Domestic Economies to Drive Global Prime Property Prices according to New Analysis

New research suggests that economic performance on domestic fronts will continue to dictate property prices in the global prime property markets, although buyers are advised to keep up …

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New research suggests that economic performance on domestic fronts will continue to dictate property prices in the global prime property markets, although buyers are advised to keep up to date with the latest policy interventions. In recent research, Knight Frank look at the prime residential markets across the globe, dating back to when the financial crisis hit a decade ago.

Before the financial crisis in 2008, some of the world’s biggest cities were experiencing fantastic property price growth, with many seeing a growth of more than 25% in 2007. However, as a result of the financial crisis, many of the global property markets had declined, with Asia, Europe and the US the worst hit locations.

However, some of the world’s prime property markets actually benefited from the size of the Lehman Brother’s collapse, helping cities to revive failing prime markets, with New York, London and Miami reaping the benefits. As interest rates decreased and the markets became unpredictable, property as an asset class strengthen became popular once again.

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Prime Property Markets and Domestic Economic Performance Related

The report highlights that currency shifts played a big role in how capital movements worked, with an example being the weakened pound appealing to investors from Asia, Russia and the US, encouraging them to invest. At this point, property markets had become known as ‘safe havens’ to global investors.

This so happened to occur at the same time as the Asian economic boom, with wealth and currencies booming in Asia, with special thanks to the economies going from strength to strength. Not only did this mean that property markets in Hong Kong, Shanghai and Beijing were boosted, but it also meant that there was excess capital available to be spent, with global cities such as New York, Vancouver, London and Sydney seeing the biggest demand for property.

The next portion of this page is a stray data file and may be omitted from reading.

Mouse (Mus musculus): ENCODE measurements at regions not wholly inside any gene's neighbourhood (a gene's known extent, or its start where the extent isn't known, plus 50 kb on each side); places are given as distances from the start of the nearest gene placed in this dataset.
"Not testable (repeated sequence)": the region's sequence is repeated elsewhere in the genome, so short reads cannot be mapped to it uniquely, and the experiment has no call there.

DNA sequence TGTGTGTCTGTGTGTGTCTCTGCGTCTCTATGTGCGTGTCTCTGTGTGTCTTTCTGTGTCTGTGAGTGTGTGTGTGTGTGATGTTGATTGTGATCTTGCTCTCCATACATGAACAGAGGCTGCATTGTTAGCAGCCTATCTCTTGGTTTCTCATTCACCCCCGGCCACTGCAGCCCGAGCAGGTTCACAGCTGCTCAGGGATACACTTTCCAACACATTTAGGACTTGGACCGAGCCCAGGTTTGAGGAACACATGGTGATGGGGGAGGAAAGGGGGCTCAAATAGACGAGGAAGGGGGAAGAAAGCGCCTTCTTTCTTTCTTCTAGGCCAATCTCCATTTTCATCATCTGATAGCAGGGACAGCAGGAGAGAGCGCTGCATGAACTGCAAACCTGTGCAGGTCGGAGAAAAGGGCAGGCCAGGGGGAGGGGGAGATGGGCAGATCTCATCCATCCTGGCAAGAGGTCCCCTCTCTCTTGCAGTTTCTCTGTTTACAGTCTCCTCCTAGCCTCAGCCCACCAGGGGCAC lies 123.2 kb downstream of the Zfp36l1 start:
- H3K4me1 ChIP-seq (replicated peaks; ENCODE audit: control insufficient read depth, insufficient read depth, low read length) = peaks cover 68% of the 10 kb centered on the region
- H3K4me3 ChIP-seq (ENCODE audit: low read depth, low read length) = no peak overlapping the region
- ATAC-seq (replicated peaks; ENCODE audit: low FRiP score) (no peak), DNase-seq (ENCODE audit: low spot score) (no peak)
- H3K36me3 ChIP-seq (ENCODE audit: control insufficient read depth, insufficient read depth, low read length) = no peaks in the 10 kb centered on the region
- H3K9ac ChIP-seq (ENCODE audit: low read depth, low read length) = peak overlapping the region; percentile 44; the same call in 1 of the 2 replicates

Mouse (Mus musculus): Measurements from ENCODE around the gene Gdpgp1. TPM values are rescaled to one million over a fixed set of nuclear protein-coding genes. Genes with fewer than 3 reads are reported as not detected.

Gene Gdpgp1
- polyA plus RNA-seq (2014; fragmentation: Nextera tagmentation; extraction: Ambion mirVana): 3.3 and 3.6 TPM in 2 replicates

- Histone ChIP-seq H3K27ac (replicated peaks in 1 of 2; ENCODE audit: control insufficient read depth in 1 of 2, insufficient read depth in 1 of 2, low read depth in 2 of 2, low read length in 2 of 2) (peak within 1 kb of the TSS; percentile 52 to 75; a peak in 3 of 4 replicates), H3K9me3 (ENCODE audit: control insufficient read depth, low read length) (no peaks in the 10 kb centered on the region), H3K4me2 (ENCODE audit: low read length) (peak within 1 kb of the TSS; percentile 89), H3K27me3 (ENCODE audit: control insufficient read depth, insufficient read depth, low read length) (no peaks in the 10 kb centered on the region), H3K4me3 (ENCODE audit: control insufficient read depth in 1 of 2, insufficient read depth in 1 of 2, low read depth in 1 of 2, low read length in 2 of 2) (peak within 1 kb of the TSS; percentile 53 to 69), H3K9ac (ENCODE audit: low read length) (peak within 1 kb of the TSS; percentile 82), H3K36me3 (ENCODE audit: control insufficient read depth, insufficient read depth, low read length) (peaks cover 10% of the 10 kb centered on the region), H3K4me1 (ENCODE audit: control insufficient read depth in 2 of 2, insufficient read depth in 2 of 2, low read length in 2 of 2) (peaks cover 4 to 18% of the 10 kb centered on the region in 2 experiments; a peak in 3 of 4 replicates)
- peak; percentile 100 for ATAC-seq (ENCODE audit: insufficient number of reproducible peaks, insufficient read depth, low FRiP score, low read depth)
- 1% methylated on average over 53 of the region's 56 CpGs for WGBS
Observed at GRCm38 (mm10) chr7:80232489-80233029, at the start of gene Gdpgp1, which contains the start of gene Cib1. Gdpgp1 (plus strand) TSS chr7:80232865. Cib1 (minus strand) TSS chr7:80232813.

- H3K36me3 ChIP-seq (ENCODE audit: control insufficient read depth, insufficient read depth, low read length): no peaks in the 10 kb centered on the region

The American, British and European Governments chose to take action in 2015, aiming to have a greater grasp on the increased capital flow into their property markets, of which was encouraged by QE stimulus. As a result of this, the Chinese Government became stricter with lending, which led to the capital that was once being invested into property now being put into the stock market. In June 2015, China became increasingly concerned about the overvaluation of stocks, which did indeed stall the economy and result in the crash of the Shanghai stock market. Following this, Chinese investors returned to targeting overseas cities, with the UK receiving particular interest.

America is a fantastic example of the link between the domestic economic performance and prime property markets, with the weaker US dollar in 2017 attracting interest from foreign investors. In 2016, Chinese cities held the top three rankings of the Prime Residential Index, removing Vancouver and Sydney from their 2015 positions. Europe saw improvements in 2016, recovering from the decade of weak growth that it experienced to hold four of the top 10 rankings.

Author Bio

Hopwood House are specialists in UK property investment, with a large portfolio of investment opportunities including student property investment, care home and buy-to-let investment properties for sale.

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